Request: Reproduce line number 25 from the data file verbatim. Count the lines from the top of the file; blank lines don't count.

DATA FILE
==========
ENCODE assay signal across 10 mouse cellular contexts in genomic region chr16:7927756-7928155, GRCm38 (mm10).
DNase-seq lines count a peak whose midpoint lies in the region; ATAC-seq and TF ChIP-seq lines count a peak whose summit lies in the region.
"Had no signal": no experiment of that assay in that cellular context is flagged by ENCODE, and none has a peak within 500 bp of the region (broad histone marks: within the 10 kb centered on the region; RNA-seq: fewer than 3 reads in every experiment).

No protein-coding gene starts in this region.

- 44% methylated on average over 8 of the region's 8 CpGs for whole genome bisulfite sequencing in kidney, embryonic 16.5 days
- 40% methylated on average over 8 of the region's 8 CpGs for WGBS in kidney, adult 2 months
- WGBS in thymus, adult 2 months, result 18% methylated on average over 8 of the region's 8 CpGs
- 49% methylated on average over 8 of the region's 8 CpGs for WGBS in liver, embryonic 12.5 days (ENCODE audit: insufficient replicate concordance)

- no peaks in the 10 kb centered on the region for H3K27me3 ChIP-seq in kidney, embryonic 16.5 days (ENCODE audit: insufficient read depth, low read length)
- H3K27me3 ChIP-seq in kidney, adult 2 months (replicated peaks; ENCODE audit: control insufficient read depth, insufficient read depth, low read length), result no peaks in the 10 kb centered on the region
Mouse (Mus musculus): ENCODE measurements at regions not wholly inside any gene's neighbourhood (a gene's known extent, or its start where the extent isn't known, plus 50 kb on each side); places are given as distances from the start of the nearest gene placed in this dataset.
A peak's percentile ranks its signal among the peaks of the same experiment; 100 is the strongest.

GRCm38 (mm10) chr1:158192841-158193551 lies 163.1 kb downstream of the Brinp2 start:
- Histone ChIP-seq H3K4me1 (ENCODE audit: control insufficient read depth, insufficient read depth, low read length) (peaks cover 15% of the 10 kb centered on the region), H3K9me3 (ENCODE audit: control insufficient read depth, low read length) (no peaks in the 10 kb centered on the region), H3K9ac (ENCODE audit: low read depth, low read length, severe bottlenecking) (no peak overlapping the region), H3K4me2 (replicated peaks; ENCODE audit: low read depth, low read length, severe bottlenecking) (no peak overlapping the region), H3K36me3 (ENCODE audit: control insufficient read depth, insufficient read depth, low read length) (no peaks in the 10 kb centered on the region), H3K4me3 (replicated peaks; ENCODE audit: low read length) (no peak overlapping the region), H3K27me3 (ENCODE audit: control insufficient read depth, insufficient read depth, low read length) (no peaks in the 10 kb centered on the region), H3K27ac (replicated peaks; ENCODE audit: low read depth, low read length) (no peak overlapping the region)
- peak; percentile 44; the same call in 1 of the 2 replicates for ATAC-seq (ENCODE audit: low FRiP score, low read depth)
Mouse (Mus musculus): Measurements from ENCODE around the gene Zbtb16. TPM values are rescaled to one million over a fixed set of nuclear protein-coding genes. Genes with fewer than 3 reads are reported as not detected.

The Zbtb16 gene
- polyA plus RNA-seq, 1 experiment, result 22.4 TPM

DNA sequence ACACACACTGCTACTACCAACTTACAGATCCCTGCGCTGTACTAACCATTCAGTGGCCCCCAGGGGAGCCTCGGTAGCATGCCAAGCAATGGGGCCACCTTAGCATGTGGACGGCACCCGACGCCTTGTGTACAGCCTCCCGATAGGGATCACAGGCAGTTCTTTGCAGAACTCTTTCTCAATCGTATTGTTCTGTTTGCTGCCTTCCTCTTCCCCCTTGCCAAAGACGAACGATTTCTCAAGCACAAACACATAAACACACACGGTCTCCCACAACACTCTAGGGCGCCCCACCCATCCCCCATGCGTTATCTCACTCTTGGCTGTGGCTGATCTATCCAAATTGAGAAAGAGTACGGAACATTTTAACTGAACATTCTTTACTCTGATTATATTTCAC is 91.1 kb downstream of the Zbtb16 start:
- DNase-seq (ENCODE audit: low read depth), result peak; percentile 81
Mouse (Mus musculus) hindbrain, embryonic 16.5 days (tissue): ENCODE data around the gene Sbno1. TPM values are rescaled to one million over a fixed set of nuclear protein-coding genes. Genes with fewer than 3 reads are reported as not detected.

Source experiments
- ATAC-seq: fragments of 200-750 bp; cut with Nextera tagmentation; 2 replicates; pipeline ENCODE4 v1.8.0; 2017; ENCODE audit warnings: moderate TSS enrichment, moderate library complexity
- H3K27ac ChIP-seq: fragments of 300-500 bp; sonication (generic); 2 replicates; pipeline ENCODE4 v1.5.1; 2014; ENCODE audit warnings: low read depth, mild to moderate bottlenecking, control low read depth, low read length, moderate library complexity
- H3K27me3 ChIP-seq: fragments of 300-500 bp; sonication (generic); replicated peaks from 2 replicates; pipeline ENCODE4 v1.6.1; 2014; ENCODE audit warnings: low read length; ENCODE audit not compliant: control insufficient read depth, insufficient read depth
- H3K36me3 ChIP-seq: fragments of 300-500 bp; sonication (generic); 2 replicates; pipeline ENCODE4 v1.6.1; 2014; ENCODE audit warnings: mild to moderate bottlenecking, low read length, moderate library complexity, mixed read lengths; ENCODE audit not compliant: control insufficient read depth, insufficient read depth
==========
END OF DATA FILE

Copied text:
- H3K27me3 ChIP-seq: fragments of 300-500 bp; sonication (generic); replicated peaks from 2 replicates; pipeline ENCODE4 v1.6.1; 2014; ENCODE audit warnings: low read length; ENCODE audit not compliant: control insufficient read depth, insufficient read depth